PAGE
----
SECRETARY POMPEO: Borge, there are those who say that conflict, superpower conflict between our two countries, is inevitable. We don’t see it that way. We want to find places where we can work together. You talked about the trade delegation coming. I am optimistic that we’ll receive them well and that we’ll have a good outcome from those conversations. But remember, the course of the relationship will be determined by the principles that America standbys – stands by: free and open seas, the capacity for nations to take their goods around the world, fair and reciprocal trade arrangements where every country has the opportunity to compete on a fair, transparent, and open basis. These principles of democracy, these things that have created so much wealth for the whole globe, will drive the relationship between the United States and China in the years ahead, and we hope that China will adopt policies that are consistent with that. If they do, I am very confident that our two nations can thrive and prosper together.

    MR BRENDE: Thank you, Secretary. It’s interesting to hear that you are optimistic. I know that you are an optimistic person. Last year in Davos, the big discussion was the future of NAFTA. There you found a solution. So when you’re saying “optimistic,” you think we will say another breakthrough this year on the trade side between the U.S. and China? I think a lot of our business CEOs are very curious about that here.

    SECRETARY POMPEO: I don’t want to get ahead of the conversations, the negotiations that are taking place. There’s lots of hard work to do. There are certainly issues around trade balances; those certainly matter. But the central premises of the trade arrangements, the structures at the WTO, the tariff levels that will be set, the capacity for American businesses to operate in China without risk that their trade secrets and their intellectual property will be stolen, the understandings that investments in our two countries will be reciprocal. A country – a Chinese company that want to – wants to invest here in the United States should have every opportunity to do so, so long as they’re coming here to compete fairly. In the same sense, American companies should be permitted to do that as well without having to have a mechanism by which the technology that they’re providing will be forced to be transferred.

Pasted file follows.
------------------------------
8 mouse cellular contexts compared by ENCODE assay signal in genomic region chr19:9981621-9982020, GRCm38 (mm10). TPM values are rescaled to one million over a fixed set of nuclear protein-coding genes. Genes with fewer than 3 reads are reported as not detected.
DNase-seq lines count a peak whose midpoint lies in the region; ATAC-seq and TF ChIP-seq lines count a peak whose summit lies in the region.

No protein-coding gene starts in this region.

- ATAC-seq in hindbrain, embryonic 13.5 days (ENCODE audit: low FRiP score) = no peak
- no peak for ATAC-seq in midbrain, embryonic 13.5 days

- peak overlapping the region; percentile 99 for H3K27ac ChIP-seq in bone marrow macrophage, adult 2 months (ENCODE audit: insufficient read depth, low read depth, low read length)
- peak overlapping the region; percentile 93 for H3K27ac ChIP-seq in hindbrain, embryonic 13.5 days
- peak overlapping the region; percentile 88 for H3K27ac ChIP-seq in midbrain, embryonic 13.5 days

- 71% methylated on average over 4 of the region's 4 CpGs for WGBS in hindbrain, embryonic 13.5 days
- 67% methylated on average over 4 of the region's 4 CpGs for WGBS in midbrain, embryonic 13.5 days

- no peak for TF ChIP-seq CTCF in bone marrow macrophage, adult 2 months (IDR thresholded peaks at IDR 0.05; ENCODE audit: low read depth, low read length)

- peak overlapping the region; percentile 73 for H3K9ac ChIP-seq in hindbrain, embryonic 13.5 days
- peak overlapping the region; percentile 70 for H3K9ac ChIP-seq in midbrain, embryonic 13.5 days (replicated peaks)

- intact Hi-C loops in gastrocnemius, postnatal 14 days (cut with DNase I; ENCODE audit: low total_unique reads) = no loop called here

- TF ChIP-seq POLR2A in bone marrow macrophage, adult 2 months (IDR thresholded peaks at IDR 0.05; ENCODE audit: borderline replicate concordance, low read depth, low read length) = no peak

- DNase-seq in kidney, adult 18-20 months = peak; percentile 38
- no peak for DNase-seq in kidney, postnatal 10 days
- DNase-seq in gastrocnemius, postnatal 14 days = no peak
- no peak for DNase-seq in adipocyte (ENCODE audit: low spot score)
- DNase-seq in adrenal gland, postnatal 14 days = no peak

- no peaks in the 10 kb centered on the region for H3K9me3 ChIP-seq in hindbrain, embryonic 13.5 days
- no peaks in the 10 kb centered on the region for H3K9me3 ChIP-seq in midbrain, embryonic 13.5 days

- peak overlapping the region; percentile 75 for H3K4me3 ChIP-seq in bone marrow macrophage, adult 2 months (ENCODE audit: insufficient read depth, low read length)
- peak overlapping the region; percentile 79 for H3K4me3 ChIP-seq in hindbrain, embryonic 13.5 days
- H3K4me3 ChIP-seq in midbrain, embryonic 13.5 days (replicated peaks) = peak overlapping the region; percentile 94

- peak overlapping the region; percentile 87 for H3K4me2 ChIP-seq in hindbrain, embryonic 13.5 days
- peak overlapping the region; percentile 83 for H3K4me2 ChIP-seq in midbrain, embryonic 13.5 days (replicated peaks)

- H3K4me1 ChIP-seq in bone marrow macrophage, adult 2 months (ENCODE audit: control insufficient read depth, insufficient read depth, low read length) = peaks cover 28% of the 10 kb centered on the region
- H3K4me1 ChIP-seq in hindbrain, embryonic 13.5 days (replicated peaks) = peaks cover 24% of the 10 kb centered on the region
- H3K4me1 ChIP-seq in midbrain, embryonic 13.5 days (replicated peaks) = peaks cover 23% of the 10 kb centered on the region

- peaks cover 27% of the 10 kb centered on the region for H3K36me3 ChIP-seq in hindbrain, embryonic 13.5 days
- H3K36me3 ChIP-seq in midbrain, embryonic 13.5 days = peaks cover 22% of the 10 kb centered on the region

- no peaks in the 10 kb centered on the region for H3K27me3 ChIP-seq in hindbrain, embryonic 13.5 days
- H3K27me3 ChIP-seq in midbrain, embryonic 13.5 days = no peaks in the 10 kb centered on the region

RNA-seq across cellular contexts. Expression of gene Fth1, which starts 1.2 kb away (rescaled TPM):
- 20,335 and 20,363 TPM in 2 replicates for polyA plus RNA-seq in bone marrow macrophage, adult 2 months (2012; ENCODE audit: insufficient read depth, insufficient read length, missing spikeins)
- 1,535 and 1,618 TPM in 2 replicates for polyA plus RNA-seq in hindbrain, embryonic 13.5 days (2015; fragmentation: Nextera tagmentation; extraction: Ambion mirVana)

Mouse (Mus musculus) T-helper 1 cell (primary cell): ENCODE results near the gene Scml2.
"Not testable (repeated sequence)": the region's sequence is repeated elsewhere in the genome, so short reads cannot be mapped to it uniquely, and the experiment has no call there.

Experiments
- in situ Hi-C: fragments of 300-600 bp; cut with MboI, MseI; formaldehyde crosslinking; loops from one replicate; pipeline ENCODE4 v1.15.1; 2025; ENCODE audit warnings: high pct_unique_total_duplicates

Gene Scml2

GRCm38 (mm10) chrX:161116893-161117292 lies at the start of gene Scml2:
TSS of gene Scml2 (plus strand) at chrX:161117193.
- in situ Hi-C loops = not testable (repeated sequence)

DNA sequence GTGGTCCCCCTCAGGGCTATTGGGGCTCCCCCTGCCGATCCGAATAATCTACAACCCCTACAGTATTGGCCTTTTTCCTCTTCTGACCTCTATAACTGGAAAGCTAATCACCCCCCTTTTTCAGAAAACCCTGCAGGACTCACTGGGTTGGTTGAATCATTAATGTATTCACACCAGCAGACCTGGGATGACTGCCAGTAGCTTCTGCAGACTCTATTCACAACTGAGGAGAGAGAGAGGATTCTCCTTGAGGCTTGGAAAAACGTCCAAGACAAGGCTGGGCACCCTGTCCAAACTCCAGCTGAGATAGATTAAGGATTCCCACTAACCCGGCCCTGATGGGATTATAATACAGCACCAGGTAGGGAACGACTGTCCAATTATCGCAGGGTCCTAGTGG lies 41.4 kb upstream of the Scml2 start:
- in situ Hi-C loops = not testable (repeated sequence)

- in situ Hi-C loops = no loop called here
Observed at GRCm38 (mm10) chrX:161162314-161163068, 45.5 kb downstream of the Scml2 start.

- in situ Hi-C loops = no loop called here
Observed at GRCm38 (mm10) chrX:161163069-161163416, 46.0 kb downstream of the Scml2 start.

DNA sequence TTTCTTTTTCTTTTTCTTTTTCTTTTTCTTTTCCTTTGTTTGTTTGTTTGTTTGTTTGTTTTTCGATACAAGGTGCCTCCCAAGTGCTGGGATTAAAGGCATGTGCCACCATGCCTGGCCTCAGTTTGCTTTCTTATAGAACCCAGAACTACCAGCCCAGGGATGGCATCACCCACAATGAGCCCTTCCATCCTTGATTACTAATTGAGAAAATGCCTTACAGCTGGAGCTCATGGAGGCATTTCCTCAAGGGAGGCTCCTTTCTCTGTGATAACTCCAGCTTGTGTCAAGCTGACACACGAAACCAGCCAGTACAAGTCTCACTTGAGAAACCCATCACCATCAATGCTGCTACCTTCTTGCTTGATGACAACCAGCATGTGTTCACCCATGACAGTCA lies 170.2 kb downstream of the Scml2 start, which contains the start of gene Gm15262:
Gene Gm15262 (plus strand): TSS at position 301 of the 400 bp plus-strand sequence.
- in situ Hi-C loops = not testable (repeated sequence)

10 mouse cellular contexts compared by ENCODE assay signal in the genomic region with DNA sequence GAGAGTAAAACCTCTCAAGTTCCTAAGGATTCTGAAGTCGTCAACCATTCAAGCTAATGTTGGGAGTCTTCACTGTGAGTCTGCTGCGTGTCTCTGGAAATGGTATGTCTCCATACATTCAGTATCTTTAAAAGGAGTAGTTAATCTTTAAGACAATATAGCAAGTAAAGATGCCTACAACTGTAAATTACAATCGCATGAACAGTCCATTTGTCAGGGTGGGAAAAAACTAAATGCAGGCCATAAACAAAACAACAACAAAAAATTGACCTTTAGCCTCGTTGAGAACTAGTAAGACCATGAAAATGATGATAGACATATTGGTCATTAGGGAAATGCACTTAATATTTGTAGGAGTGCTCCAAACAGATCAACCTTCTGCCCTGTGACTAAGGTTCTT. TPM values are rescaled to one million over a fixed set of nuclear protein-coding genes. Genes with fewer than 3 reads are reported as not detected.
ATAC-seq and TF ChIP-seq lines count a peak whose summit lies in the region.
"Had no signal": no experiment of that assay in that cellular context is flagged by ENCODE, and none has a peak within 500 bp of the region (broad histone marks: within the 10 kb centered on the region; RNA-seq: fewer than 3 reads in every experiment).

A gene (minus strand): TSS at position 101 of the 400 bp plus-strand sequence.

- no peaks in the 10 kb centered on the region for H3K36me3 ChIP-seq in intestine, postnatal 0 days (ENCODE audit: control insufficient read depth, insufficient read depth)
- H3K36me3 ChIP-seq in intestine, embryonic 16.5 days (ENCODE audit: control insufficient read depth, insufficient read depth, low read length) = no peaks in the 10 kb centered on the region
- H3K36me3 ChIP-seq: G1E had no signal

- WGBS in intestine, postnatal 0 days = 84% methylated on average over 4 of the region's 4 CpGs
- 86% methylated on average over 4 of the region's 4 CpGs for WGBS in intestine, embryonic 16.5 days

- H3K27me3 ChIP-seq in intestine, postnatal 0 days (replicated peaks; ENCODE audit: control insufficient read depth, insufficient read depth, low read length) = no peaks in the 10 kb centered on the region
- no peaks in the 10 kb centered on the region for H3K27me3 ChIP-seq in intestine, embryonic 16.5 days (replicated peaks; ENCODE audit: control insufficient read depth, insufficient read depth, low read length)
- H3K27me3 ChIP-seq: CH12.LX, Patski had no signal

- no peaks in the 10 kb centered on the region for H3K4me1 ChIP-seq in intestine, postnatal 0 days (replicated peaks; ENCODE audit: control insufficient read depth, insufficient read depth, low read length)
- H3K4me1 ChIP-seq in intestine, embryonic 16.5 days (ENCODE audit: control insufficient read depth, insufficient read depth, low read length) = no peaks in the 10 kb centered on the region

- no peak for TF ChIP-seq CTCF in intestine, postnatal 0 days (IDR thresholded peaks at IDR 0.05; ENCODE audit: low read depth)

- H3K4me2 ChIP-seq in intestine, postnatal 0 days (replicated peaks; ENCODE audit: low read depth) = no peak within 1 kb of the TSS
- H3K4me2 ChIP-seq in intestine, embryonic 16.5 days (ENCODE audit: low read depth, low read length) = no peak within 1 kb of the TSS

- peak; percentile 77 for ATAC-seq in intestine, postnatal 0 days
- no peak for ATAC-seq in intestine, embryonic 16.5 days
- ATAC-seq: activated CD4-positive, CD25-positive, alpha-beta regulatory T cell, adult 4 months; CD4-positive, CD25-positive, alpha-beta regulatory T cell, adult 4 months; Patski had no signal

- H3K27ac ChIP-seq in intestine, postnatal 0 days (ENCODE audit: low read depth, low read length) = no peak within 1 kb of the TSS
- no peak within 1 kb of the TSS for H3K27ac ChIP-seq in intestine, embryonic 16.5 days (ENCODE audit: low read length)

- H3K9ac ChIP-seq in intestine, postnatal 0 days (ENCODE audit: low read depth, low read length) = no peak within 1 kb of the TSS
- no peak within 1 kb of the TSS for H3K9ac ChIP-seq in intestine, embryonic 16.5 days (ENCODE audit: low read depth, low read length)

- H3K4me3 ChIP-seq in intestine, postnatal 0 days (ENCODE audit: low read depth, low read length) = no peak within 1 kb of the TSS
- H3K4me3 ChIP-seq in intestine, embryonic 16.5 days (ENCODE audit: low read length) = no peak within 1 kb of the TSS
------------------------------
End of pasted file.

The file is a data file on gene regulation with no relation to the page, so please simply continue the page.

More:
Those aren’t fair arrangements, they’re not reciprocal agreements, they’re not the way free and fair trade ought to be conducted, and so I am hopeful that each of those issues can be dealt with constructively and that China is prepared to compete on those terms. And if they are, I am very confident that there will be a bright future not only for the United States and its people but for the Chinese people as well.

    MR BRENDE: Thank you. You just came back from a very comprehensive visit to the Middle East. I think you visited most of the countries, and you also made a very impactful speech in Cairo. But looking now at all the challenges unfolding in the Middle East, being ISIS but also being the situation between Israel-Palestine, between the GCC countries – we also have Yemen and we have the situation with Iran – where do you see the Middle East moving and what is really the U.S. policy moving forward? How will the U.S. be a partner securing a more peaceful Middle East moving forward?

    SECRETARY POMPEO: Yeah, Borge, that’s a great question. I just did get back from a trip. What I communicated every place I stopped and with each leader that I met with was that America is committed to helping the Middle East be secure and stable, that in fact we’ll be there and that we are a force for good in the region and we have been for an awfully long time.